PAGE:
CLOSE TO HOME| Save the bees!

IN 2006, there were only 2.4 million beehive colonies that were recorded in the United States; less than half of its number from the 1950 record, according to Apis mellifera (The Honey Bee): A Teacher’s Companion.

Aerial spray and inorganic fertilizers were pointed out as the one of the main reasons for the massive decline of the number of bee colonies or Colony Collapse Disorder (CCD).

Why are bees so important? What is so alarming about losing them?

The bees are the main pollinators of the Earth. It is through them that the plants can reproduce and spread. Without the presence of the pollinators, the plants will wither and die. Albert Einstein once said, “If the bees disappear from the surface of the Earth, man would have no more than four years to live.”

Perhaps, it is only in this materialistic age that people have forgotten the importance of these little creatures. We have grown overly sterilized that we regard the insects as harmful. In ancient times, people revered the bees. In the bible, it is mentioned many times that God had promised His people a land that is filled with milk and honey. Greek philosophers like Socrates often take as an example of imagery the bees. Even in the pharaohs’ tombs in Egypt, honey and wax was found as preservatives. In fact, the honey was used as symbol for Truth because of all the fluids in the world, only honey comes out as pure as it is. It does not need any chemical processes to become sweet as it is.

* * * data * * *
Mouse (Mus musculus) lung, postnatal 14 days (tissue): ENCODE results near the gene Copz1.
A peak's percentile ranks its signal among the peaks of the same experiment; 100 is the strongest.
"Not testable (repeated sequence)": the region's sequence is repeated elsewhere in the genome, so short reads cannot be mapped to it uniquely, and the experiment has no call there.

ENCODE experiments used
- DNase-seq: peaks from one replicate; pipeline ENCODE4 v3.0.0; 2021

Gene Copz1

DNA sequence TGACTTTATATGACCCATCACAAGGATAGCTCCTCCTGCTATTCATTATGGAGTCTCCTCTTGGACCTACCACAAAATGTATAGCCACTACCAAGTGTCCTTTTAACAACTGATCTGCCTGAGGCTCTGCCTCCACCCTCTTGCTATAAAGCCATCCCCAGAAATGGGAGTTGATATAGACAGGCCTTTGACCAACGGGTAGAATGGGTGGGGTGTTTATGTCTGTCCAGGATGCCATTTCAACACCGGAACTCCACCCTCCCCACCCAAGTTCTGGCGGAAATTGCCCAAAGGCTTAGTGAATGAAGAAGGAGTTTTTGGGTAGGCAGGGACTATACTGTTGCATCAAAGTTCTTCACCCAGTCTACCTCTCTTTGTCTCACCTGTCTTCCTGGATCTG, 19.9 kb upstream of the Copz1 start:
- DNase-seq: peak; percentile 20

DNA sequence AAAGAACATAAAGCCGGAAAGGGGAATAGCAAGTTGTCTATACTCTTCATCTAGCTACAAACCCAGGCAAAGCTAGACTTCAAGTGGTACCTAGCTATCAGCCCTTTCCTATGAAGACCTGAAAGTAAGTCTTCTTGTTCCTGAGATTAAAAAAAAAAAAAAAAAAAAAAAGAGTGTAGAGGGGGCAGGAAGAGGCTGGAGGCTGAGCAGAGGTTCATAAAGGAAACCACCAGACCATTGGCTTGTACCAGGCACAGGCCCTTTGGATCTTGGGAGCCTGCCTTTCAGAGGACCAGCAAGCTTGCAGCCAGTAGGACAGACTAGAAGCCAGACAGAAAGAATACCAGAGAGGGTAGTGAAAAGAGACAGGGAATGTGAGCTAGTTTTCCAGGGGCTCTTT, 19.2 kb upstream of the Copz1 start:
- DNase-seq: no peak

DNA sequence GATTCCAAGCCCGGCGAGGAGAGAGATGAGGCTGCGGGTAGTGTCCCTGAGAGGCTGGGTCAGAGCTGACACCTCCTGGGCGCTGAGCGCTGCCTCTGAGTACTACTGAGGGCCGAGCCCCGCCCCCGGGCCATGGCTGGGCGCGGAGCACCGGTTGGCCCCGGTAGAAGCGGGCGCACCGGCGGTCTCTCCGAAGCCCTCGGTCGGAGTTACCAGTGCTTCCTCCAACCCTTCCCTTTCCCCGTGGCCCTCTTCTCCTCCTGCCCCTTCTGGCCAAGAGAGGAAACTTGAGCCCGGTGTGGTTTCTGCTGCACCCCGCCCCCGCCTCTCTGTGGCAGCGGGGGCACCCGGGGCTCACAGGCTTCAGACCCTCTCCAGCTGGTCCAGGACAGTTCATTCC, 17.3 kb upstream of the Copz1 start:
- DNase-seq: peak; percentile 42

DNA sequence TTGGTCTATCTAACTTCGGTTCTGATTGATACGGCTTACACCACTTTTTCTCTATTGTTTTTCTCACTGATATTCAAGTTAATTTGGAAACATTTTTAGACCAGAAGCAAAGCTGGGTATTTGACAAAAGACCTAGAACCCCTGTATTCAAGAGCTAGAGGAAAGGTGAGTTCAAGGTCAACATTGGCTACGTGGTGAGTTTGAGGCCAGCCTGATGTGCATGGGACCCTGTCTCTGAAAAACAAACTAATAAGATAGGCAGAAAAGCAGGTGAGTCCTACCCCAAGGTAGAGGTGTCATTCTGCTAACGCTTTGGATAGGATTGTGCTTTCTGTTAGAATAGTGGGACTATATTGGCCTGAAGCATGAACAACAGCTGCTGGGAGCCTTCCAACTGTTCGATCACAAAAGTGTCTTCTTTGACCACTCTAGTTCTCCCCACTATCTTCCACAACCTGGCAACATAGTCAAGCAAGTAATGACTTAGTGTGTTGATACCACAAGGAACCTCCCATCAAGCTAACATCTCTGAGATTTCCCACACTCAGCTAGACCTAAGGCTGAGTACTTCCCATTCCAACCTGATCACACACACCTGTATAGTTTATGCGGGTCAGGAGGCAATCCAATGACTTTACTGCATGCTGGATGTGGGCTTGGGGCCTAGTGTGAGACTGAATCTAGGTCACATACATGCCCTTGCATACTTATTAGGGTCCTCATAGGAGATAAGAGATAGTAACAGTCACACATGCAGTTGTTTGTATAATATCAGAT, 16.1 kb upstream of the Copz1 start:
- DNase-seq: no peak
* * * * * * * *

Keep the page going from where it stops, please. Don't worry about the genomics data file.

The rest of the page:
We have this kind of antipathy towards the bees and other insects. Anastasia, in the The Ringing Cedars of Russia series, have said that the ones who get stung by bees are those who have anger inside their hearts, the bees are special kinds of beings who cannot tolerate anger and negativity. Also, if someone waves aggressively when the bees are around, they are sure to sting. If someone approaches the hive with no intention to harm, then one can trust that all will be well. Now it makes sense when our grandparents would simply call out, “Wa’y tuba (There’s no wine here)!” when the bees start buzzing around. They don’t need to be driven out, they understand simple utterances.

The need to understand our antipathy towards these little creatures must be embraced. There is a call for communities to foster at least one beehive each. Or if that act is not yet doable for this time, then at least, plant more flowers. In this way, we will be helping the people who have taken on the task of beekeeping. One assignment that we can do with our children is to gather flowering seeds and spread it all over. When they would ask what this planting is all about, tell them that you want to give more food for the bees. When our children see what we are doing, then they will be able to appreciate in life what it means to care for other beings.

A Native Canadian poet Chief Dan George gives an engaging image of our demeanor and our awareness to enhance our feeling towards the natural world and find wisdom in it:

If you talk to the animals they will talk with you

And you will know each other.

If you do not talk to them you will not know them,

What you do not know you will fear.

What one fears one destroys.

Posted in Opinion